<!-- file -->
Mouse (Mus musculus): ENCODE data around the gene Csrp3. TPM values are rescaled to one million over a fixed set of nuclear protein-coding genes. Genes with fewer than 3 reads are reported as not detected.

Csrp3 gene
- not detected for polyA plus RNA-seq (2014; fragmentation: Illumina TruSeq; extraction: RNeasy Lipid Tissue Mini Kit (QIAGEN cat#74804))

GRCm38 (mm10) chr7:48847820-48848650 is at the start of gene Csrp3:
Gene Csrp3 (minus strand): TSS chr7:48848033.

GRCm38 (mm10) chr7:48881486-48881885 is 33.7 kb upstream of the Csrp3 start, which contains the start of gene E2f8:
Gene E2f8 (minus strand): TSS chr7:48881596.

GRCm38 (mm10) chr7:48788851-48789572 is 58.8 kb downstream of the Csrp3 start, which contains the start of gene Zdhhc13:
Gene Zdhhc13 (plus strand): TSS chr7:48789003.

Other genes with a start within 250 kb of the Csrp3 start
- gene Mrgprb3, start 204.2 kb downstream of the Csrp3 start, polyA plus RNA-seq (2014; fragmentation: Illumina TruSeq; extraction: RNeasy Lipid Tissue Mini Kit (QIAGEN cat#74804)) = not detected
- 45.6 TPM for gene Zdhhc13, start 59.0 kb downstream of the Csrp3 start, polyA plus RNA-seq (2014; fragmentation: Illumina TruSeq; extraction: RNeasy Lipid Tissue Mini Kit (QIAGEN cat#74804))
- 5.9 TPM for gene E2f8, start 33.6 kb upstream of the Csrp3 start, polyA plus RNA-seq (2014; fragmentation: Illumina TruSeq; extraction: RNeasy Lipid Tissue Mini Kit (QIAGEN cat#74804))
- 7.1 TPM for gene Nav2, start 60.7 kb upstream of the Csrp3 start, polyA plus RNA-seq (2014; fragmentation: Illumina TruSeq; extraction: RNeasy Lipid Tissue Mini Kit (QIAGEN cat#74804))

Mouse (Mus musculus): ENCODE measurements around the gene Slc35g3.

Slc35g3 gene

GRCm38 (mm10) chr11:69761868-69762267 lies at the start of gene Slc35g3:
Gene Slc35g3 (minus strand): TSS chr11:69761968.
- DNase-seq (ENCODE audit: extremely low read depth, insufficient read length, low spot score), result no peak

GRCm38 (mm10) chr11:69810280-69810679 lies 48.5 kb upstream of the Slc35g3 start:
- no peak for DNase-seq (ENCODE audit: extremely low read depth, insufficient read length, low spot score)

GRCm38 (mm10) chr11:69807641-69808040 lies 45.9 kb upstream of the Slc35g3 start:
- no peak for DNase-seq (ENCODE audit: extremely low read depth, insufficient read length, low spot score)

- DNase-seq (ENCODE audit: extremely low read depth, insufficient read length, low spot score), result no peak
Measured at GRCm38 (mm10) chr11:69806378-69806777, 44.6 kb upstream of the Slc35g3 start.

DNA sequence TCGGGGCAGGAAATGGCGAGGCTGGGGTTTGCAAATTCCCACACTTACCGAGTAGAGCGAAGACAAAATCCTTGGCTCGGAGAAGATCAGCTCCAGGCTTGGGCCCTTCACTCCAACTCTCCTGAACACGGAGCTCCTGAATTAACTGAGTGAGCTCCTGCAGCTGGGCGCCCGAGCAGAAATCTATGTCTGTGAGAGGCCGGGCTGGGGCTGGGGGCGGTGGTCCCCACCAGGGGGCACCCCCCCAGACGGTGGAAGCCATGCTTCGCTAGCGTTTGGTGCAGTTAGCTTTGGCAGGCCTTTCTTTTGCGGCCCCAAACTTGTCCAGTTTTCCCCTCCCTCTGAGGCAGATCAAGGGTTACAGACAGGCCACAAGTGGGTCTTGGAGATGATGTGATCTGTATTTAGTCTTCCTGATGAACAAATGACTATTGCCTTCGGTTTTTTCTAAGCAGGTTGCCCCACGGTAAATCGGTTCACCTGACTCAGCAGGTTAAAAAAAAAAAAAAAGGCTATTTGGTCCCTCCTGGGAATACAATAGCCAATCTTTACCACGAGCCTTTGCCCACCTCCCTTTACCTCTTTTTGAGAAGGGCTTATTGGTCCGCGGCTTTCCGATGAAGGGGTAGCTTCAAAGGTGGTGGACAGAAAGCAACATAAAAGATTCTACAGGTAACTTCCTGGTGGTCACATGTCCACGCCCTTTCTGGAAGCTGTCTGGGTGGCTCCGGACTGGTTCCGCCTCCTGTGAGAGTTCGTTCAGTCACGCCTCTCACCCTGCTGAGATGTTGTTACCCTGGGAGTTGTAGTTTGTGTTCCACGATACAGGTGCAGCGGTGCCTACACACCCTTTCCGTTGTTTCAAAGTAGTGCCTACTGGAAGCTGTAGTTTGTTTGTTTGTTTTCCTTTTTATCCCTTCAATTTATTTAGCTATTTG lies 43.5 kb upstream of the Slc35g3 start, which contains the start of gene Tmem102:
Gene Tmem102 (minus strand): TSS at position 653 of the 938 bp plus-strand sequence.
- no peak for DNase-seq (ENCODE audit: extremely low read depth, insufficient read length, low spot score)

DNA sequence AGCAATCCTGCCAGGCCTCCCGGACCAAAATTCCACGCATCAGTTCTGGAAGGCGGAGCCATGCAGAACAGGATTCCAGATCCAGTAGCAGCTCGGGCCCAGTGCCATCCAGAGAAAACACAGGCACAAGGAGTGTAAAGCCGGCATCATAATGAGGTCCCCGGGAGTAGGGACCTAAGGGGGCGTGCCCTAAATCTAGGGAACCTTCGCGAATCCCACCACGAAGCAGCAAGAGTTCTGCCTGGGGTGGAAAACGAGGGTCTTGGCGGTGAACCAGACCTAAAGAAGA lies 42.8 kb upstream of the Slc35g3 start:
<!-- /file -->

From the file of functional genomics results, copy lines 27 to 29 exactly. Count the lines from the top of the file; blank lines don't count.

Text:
Gene Tmem102 (minus strand): TSS at position 653 of the 938 bp plus-strand sequence.
- no peak for DNase-seq (ENCODE audit: extremely low read depth, insufficient read length, low spot score)

DNA sequence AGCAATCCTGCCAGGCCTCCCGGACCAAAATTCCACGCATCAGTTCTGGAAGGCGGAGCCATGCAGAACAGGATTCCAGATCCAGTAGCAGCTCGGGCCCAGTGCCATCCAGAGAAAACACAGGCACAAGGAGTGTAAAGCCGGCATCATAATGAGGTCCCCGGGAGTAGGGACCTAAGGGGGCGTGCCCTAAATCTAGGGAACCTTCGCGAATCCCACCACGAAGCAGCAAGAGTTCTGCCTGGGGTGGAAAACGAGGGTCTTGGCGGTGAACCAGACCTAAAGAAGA lies 42.8 kb upstream of the Slc35g3 start: